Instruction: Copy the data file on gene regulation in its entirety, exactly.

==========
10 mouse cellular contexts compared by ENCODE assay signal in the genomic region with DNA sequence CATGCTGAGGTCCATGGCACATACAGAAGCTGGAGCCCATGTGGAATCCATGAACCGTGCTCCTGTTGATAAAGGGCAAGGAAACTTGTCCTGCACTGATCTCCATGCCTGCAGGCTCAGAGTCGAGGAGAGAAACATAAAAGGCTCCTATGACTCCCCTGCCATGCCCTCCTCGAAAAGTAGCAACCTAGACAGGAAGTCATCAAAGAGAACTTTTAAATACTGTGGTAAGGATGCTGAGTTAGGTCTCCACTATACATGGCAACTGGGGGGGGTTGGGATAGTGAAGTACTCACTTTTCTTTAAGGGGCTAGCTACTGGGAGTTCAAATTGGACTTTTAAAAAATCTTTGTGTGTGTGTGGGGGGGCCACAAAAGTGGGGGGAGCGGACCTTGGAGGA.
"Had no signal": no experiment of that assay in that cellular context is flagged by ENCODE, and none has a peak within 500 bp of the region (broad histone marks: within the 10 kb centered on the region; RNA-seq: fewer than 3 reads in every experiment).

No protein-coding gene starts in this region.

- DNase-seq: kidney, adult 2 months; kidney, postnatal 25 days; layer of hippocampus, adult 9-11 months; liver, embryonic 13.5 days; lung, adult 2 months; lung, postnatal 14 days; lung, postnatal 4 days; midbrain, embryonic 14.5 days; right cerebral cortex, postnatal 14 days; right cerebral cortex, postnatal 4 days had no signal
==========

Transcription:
10 mouse cellular contexts compared by ENCODE assay signal in the genomic region with DNA sequence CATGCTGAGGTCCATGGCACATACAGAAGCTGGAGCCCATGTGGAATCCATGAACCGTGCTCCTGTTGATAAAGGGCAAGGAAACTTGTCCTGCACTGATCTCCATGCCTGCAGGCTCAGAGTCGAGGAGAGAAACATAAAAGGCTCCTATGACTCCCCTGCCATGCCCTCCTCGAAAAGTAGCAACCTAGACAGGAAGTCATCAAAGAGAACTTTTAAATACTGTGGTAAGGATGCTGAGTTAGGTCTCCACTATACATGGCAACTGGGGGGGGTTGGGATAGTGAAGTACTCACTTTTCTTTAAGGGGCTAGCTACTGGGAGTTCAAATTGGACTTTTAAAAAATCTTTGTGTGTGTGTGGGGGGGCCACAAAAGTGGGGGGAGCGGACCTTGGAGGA.
"Had no signal": no experiment of that assay in that cellular context is flagged by ENCODE, and none has a peak within 500 bp of the region (broad histone marks: within the 10 kb centered on the region; RNA-seq: fewer than 3 reads in every experiment).

No protein-coding gene starts in this region.

- DNase-seq: kidney, adult 2 months; kidney, postnatal 25 days; layer of hippocampus, adult 9-11 months; liver, embryonic 13.5 days; lung, adult 2 months; lung, postnatal 14 days; lung, postnatal 4 days; midbrain, embryonic 14.5 days; right cerebral cortex, postnatal 14 days; right cerebral cortex, postnatal 4 days had no signal